Most Helpful Customer Reviews
Fitzgerald and Hemingway were just the tip of the Lost Generation iceberg. Sara and Gerald Murphy lived fascinating lives and were connected with the most important writers and artists of their time. This book reads like a novel without skimping on the stranger-than-fiction details.
I re-read this book after first reading The Paris Wife (about Hemingway's first marriage) and while re-reading A Moveable Feast (Hemingway's memoir about Paris in the 1920s). Everybody Was So Young is the portrait of the marriage of Sara and Gerald Murphy focusing on their life living as American expatriots in Paris in the 1920s. The Murphys were wealthy and beautiful and attracted to the artistic set living abroad. They befriended Fitzgerald, Hemingway, Picasso, and Leger to name just a few. Paris was not only less expensive but more permissive socially than the US during the 1920s and was a destination for young artists who wanted to practice their craft and live a good life. While Gerald dabbled in painting and creating theatrical backdrops, he and Sara were great and generous entertainers who set up house at Villa America in Antibes.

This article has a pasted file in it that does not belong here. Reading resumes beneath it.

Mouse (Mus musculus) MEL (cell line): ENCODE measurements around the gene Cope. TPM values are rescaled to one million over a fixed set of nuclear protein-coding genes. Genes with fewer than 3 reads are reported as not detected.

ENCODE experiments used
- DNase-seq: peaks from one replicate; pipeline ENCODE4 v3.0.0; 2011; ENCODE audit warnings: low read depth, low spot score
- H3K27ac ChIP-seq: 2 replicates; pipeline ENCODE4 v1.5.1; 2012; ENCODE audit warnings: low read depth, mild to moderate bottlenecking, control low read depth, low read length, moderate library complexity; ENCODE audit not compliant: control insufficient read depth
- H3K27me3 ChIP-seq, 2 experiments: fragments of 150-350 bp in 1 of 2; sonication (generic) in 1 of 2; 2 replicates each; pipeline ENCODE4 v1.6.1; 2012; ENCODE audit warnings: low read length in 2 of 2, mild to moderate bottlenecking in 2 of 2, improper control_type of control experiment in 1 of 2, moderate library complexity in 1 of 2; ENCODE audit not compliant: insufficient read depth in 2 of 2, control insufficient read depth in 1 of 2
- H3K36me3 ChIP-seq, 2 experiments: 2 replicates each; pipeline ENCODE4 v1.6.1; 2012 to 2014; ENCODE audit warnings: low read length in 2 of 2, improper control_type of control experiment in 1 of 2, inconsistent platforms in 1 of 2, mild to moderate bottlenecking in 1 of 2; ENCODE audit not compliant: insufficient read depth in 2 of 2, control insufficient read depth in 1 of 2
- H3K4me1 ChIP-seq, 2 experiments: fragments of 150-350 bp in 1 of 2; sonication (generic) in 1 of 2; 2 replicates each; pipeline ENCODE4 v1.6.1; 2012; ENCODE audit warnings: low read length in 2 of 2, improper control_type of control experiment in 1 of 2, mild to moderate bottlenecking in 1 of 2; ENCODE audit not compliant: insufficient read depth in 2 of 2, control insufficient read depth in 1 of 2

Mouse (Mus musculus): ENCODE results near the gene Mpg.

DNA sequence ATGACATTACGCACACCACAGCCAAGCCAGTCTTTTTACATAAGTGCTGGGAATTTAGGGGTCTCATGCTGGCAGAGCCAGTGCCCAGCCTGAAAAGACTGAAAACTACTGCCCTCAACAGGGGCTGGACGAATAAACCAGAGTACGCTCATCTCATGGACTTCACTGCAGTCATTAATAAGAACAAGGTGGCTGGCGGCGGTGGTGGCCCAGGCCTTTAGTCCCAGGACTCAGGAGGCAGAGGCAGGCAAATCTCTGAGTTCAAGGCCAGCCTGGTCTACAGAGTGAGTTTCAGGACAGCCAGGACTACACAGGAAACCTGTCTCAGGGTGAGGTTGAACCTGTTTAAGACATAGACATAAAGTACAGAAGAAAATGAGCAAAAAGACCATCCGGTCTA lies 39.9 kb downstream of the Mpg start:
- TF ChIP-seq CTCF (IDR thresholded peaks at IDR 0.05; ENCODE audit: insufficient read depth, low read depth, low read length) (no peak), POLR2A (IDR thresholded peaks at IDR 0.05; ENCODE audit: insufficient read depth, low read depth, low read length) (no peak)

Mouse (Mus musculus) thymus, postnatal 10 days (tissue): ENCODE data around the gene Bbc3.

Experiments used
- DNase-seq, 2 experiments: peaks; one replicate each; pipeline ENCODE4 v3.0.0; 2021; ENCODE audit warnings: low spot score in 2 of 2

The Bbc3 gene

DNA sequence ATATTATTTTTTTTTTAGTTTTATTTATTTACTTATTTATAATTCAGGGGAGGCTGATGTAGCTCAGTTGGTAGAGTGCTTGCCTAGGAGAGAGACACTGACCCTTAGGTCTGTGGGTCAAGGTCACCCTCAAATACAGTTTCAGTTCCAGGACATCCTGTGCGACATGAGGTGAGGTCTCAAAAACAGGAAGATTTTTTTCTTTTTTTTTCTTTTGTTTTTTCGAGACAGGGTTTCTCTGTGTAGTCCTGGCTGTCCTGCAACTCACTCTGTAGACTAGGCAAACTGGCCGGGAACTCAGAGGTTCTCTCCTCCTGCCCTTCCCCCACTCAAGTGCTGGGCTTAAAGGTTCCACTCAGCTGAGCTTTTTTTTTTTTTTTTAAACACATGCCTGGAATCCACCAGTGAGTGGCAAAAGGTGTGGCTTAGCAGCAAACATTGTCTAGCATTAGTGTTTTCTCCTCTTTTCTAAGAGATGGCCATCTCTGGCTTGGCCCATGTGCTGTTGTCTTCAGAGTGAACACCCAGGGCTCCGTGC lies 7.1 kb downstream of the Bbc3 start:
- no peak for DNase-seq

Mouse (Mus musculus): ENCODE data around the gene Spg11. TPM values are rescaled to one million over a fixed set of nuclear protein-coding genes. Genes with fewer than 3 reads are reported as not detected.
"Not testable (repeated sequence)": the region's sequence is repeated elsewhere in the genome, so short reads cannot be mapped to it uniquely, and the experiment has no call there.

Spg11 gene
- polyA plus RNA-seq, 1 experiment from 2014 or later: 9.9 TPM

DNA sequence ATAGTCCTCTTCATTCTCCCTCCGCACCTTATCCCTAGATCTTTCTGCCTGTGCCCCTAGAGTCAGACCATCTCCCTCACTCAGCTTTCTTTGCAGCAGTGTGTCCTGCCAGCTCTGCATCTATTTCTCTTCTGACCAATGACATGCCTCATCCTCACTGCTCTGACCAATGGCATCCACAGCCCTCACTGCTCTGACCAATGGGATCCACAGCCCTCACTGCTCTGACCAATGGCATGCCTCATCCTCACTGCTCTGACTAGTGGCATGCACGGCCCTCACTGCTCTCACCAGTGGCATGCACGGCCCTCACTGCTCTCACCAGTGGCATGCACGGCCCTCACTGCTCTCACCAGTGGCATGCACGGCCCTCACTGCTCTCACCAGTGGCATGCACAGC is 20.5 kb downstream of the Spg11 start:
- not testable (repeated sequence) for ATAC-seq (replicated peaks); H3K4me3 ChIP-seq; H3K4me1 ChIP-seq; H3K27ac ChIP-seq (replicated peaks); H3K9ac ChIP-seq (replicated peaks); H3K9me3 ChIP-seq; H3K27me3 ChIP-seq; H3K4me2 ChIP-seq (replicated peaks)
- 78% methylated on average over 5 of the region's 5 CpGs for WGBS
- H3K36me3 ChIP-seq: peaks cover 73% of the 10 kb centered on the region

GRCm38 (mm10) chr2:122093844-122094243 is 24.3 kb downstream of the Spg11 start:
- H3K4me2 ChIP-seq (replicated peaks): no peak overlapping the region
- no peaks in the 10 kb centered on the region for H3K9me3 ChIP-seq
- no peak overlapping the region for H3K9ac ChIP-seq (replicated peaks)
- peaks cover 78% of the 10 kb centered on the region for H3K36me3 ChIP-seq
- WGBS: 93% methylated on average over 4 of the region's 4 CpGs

I loved this book enough to go have lunch with the author (who is a delight). This is a wonderful view into the lives of the expat writers during the 1920s. If you are a fan of Fitzgerald or Hemingway, this book will give you some unusual insight into their friendship, inspiration, and writing.
This book was so good. Just read it you will not be disappointed.
A valuable and enlightening picture of America expats in France at the beginning of the century. The Murphys story reads like a good novel.
Era of dysfunctional "lost generation" and then moan about unhappy endings watch the roosevelt saga on pbs t.v. and see another one but where both uncle and niece manage to raise families and contribute despite depression heredity and no great beauty